Sometimes your newsletter is just for one segment of your audience, but sometimes it makes sense to provide content that multiple segments will find interesting and let them choose their own adventure as they scan for what appeals most.
This can especially be true if you send the same information to people who subscribe to your free and paid services. It’s what we do here with Opt In Weekly. While the focus is content that helps newsletter creators in general, we have categories that will be more or less interesting to different types of creators. Plus, we run a Curated News section that is for product users or our product curious readers.
Megan Bowen of Refine Labs introduced some amazing ideas during her Newsletter Fest 2021 session, Leveraging Newsletters for Customer Success, Growth, and Advocacy.
In this short excerpt from her Q&A session, she brainstormed how a recurring section of your newsletter could be used to deliver links to a customer success guide or tutorial.
✍️🎥 Create long form help content they can use to get more out of the product
🗝️ Highlight a different key lesson in each issue as a quick tip
📚 Remind them that the tip is part of a more comprehensive guide and link to it, too
The Simple Focus Software team gave this a try today in our Pulse newsletter.
Thanks for the pointer and for the great session, Megan!
I’m trying something a little new with this Screen Share.
The concept is captured in this short video clip.
Let’s discuss what qualifies email newsletters as “need to have” vs “nice to have.”
Maybe something on this list?
Can you think of others?
Add them to the comments of this LinkedIn post or reply to this email.
What is placement strategy?
Creating content for (and getting recommended by) websites and communities who influence your niche audience. Anum uses this to get Below the Fold placed in front of those audiences by guest posting if the newsletter can be mentioned in the content.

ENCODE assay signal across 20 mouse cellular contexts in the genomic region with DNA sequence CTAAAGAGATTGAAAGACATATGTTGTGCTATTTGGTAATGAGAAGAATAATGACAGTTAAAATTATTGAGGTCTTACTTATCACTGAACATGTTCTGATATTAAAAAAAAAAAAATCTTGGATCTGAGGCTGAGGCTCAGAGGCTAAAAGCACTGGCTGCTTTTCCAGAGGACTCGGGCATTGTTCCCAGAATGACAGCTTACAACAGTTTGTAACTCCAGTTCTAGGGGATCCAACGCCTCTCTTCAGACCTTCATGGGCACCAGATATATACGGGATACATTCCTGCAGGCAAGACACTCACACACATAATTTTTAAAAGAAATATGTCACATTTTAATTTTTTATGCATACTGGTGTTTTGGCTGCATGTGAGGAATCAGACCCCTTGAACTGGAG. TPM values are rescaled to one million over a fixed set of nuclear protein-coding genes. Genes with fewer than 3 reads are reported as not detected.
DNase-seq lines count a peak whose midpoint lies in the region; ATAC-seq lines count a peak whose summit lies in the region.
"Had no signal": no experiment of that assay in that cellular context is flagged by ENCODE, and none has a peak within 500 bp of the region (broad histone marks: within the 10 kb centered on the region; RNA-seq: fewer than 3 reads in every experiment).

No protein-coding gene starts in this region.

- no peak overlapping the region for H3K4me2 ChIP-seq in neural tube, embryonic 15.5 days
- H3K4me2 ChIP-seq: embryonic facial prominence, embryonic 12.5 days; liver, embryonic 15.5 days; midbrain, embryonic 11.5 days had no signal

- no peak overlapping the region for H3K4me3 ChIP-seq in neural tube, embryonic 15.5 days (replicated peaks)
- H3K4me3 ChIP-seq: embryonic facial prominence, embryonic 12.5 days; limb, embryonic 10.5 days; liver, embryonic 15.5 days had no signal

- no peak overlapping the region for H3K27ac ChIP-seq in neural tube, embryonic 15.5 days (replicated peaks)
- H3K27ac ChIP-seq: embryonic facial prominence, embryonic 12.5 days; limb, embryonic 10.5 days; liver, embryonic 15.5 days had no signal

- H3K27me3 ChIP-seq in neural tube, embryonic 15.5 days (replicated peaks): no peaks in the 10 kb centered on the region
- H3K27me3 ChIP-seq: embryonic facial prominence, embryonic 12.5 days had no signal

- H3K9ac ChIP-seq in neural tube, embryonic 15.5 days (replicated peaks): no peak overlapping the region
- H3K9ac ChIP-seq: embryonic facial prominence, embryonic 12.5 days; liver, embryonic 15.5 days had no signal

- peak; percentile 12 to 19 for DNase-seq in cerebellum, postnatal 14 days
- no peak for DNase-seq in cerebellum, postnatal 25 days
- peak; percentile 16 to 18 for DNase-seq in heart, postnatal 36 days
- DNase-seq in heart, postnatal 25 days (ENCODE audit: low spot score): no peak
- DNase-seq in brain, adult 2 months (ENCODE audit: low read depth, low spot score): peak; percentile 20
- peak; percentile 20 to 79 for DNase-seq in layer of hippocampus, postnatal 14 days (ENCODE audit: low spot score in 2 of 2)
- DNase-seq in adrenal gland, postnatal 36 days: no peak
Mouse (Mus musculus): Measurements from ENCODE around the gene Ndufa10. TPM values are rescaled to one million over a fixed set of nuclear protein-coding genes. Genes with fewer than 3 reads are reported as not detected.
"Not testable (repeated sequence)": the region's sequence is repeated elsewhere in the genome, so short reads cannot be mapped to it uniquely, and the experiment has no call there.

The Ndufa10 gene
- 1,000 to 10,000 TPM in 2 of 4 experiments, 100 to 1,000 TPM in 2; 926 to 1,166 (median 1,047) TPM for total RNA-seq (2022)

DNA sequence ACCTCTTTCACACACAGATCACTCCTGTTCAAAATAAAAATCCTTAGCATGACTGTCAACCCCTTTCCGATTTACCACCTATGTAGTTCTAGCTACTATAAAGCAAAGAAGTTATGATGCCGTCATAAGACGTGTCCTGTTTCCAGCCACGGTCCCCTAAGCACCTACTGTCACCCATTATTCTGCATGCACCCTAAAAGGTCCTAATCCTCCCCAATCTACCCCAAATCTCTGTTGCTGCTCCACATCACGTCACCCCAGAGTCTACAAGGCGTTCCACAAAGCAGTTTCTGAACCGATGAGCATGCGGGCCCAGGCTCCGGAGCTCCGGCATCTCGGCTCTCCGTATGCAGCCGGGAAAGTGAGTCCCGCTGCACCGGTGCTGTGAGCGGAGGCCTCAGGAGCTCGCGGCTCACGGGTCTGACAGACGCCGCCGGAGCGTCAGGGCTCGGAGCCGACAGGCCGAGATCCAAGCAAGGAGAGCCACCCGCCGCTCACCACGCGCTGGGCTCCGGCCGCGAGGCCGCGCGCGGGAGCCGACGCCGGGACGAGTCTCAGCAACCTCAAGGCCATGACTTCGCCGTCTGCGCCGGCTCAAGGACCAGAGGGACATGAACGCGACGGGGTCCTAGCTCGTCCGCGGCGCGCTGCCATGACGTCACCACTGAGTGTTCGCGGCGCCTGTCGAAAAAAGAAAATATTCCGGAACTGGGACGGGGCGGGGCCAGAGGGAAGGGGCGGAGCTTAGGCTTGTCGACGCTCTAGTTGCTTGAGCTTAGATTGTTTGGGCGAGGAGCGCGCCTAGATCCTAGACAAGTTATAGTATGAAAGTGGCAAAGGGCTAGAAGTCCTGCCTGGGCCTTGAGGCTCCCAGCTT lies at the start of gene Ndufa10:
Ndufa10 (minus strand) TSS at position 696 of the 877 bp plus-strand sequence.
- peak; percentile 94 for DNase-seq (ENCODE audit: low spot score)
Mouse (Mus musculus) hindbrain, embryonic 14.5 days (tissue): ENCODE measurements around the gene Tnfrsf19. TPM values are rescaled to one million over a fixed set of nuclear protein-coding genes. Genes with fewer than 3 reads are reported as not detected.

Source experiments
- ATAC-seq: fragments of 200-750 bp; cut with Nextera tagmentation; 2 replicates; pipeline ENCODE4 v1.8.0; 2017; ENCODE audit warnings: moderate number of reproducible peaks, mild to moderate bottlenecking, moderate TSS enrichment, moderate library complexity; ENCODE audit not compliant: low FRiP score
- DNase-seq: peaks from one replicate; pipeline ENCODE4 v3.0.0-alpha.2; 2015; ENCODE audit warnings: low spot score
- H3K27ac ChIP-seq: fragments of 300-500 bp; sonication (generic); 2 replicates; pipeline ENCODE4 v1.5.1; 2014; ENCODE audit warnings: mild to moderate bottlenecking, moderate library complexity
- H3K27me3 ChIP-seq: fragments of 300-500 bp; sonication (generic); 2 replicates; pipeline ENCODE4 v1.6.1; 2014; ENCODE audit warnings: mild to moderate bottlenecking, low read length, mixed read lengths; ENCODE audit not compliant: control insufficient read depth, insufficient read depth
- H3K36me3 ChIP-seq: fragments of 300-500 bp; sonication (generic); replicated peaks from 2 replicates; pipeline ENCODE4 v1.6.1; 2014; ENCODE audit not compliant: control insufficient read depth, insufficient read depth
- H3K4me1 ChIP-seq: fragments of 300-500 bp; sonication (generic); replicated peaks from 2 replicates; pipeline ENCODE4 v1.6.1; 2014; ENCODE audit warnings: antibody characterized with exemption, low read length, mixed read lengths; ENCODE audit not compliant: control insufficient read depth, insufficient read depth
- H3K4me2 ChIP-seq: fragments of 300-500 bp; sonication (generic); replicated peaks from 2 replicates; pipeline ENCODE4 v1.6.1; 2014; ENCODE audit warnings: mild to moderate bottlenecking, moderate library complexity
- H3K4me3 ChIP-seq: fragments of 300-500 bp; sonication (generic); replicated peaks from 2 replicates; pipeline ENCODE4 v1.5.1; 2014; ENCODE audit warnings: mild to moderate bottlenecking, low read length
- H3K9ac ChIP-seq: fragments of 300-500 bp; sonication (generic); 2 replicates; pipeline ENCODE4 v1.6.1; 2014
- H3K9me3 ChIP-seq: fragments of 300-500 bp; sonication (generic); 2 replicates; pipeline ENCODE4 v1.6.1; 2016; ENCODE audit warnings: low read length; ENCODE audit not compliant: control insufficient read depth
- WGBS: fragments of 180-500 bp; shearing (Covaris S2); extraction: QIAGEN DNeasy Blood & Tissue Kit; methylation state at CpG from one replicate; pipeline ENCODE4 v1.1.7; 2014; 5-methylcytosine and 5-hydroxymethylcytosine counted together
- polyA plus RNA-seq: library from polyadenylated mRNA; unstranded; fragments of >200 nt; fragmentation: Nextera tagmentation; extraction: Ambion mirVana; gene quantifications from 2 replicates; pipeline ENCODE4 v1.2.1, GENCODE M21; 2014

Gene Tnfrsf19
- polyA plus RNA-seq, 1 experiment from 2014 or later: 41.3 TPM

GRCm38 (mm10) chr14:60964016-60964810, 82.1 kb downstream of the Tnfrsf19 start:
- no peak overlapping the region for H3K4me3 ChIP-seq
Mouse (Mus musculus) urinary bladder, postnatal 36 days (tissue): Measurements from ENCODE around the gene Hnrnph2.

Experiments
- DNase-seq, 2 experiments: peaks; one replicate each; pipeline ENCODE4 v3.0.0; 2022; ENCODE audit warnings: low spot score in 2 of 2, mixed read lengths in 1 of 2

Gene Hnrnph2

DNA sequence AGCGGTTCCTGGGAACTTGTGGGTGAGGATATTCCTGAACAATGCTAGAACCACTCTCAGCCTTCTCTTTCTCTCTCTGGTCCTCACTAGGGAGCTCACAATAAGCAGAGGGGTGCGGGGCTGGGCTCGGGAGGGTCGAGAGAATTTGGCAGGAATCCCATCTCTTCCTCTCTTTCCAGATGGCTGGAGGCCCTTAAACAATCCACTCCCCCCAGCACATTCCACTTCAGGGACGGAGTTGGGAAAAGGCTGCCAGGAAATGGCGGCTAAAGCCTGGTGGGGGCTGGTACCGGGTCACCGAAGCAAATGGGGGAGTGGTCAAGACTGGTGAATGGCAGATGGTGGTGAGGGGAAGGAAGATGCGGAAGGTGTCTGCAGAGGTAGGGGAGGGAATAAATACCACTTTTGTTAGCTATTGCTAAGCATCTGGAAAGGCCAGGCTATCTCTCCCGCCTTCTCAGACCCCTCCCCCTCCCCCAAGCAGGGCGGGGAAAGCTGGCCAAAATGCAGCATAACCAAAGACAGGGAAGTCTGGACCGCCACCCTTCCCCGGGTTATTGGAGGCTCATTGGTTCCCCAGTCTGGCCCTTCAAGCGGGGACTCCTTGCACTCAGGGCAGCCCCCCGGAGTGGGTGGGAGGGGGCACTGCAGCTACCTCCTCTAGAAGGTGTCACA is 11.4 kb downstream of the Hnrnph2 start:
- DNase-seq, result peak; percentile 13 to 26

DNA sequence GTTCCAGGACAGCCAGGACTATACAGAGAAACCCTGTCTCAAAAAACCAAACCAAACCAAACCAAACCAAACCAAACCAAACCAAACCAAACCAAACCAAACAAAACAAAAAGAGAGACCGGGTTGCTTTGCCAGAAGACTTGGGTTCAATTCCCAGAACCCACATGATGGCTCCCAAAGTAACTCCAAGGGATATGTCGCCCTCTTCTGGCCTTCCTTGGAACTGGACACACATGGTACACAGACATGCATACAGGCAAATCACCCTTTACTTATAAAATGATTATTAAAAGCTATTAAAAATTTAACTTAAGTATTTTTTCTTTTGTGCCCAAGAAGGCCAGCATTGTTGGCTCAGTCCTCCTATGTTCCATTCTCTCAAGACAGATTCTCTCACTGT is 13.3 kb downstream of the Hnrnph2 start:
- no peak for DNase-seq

Why does it work?
It sends inbound traffic from existing audiences (as opposed to creating your own blog and building up SEO, which she also encourages, but doesn’t prioritize as highly).
Watch the video to learn why Anum loves placement strategy and how she does it.
Psst! This is an excerpt from her Newsletter Fest 2021 Session How to Manage Your Newsletter Like a Product.
“As long or short as necessary to convey the message”—Stephen King, via Margo Aaron at Newsletter Fest 2021.
How to figure out a good length (all info is extracted from this 4-minute video clip of Margo’s brilliance):
🚥 Find the intersection between what you’re trying to say and who you’re saying it to.
Are you writing to someone who is checking email during a meeting and will likely skim?
Are you writing to someone who is a writer themselves and loves to get lost in a story?
Let the true behaviors (not the buzzwordy, made-up ones) of your target audience dictate the format they’ll be most likely to engage with.
🚦Identify the things you are good at (one-liners, visuals, storytelling), lean into those things, and “edit the cruft out of your piece.” (Cruft means “unnecessarily complicated,” in case you were about to look it up.)
People don’t say something “was long” because it was long. They say that if it’s boring. Trust me, I read Margo’s very long newsletter every week and I don’t think of it as long because it’s incredibly entertaining.
🛑 Avoid a self-important posture.
You and your brand are not the stars of your newsletter. The people reading it are.
What do THEY need to hear? What will get THEM to pay attention?
⚙️ Reverse engineer how you approach your market.
Thinking about what your audience needs to hear will answer your length question.
If it doesn’t, go with one word and a meme.
Psst! Margo wrote about this last week. You should check her article out.
Dan Oshinsky says yes, but they have really high expectations, so don’t send them junk.